• Circular Economy
  • Recycling
  • Carbon Emissions

World Cup 2022: More Circularity Than Just the Ball

Jared Feuer
Jan 06, 2023

Guidehouse Insights

While excitement and optimism typically circulate around the field and in the stands of World Cup stadiums, the same cannot be said for the process of building them. Allegations of corruption and unethical practices aside, businesses would do well to recognize a particular aspect of the 2022 FIFA World Cup in Qatar: circularity.

From Linear to Circular

Historically, when stadiums are constructed for events such as the Olympics and the World Cup, they are rarely utilized afterward. The 2022 World Cup saw eight stadiums constructed, costing upwards of $4 billion in total. Now that the tournament has concluded, it is highly unlikely that any of these stadiums will see similar operation due to Qatar’s lack of sports leagues. This scenario is representative of most economies’ linear take-make-waste model. However, FIFA and Qatar decided to do something new and sustainable for this World Cup: implement a more circular model of utilizing soccer stadiums.

Overall, around 170,00 seats will be removed from six of the stadiums to be distributed to other countries within the region, and materials from the detachable upper tiers of those stadiums will be repurposed for community needs. In addition, Lusail Stadium will be revitalized as a community space that will include educational buildings, health clinics, and restaurants. The most interesting construction is Stadium 974, which is “the first temporary venue in FIFA World Cup history.” Built from recycled shipping containers, Stadium 974 will be fully dismantled, and its parts will be shipped to other countries looking to construct stadiums.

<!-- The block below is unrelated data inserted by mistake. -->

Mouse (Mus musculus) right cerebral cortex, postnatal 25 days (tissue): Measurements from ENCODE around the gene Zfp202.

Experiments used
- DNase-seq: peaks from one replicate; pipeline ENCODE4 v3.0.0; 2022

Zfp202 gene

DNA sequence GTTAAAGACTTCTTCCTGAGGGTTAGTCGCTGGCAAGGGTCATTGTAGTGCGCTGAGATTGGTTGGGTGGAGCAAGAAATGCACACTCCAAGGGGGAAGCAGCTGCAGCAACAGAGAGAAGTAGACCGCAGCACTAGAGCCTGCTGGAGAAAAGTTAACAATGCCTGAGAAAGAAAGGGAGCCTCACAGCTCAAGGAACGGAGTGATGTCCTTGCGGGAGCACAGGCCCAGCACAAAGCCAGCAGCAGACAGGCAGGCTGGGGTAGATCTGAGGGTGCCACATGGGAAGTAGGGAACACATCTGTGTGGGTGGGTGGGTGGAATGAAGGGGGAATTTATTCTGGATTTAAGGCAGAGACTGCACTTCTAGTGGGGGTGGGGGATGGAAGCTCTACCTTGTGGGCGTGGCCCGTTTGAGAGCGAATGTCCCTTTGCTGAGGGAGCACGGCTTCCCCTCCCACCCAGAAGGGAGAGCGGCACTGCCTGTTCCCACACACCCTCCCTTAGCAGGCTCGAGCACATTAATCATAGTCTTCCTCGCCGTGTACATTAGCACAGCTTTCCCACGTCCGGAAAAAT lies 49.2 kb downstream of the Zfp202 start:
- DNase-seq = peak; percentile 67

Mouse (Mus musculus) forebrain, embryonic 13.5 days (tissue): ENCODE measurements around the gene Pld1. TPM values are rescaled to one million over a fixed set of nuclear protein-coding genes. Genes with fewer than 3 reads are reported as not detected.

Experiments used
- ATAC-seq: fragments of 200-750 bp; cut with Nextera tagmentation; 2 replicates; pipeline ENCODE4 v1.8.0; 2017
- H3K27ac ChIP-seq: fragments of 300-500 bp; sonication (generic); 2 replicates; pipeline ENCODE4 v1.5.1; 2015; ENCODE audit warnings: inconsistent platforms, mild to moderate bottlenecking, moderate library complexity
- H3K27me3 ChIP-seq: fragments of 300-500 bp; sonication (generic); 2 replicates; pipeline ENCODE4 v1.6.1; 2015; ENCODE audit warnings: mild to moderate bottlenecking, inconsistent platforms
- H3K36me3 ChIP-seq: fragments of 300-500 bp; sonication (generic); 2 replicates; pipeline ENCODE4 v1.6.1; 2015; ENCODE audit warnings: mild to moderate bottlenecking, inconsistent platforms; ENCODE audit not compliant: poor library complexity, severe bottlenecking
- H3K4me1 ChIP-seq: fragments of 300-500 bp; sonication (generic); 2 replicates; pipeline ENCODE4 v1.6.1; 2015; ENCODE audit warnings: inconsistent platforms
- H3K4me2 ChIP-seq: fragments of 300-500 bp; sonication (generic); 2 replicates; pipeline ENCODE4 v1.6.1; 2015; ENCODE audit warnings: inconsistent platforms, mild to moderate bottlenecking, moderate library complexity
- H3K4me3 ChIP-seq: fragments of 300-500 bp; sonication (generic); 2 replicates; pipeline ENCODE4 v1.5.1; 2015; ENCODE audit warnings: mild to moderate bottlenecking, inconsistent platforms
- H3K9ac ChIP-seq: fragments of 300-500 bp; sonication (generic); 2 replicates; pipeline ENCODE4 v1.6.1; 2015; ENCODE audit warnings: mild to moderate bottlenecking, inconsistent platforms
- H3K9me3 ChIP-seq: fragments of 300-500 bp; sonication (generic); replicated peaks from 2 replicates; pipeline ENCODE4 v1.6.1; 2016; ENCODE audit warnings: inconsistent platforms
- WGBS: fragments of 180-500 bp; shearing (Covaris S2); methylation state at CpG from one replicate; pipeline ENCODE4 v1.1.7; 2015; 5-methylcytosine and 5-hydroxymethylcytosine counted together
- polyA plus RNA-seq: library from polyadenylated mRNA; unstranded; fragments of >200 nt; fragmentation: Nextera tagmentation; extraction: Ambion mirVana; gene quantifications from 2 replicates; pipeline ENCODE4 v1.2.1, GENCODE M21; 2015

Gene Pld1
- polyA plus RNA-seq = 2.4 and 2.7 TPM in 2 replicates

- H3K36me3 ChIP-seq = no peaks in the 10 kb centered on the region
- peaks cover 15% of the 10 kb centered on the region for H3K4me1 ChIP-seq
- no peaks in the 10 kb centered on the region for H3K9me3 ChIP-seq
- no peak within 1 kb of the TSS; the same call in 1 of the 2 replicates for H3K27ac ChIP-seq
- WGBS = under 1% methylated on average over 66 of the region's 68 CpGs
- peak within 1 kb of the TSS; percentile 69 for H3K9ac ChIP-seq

Circularity Does Not Guarantee GHG Reductions

While Qatar’s stadium plans are significantly more sustainable than past approaches, inquiries about the carbon emissions from shipping these stadium materials to other countries are relevant. Carbon Market Watch notes that the greenhouse gas (GHG) footprint of constructing and dismantling Stadium 974 depends on “how many times, and how far, the stadium is transported and reassembled.” The construction model for Stadium 974 may be circular, but whether it results in a smaller GHG footprint remains to be seen.

What Businesses Can Learn from FIFA and Qatar

The experience of FIFA in Qatar presents a valuable example of circularity in construction projects. Businesses looking to construct buildings should investigate using materials and equipment that are not carbon intensive and ones with a high recyclability rate. This can present businesses with more opportunities to reduce their carbon footprint, which is becoming a popular demand of stakeholders and investors.

To learn more about circularity, check out a previous Guidehouse Insights’ blog, “A Circular Economy Can Help Businesses Achieve Sustainability Goals.” In addition, companies interested in construction decarbonization can learn more about this market in Guidehouse Insights’ Building Construction Decarbonization report.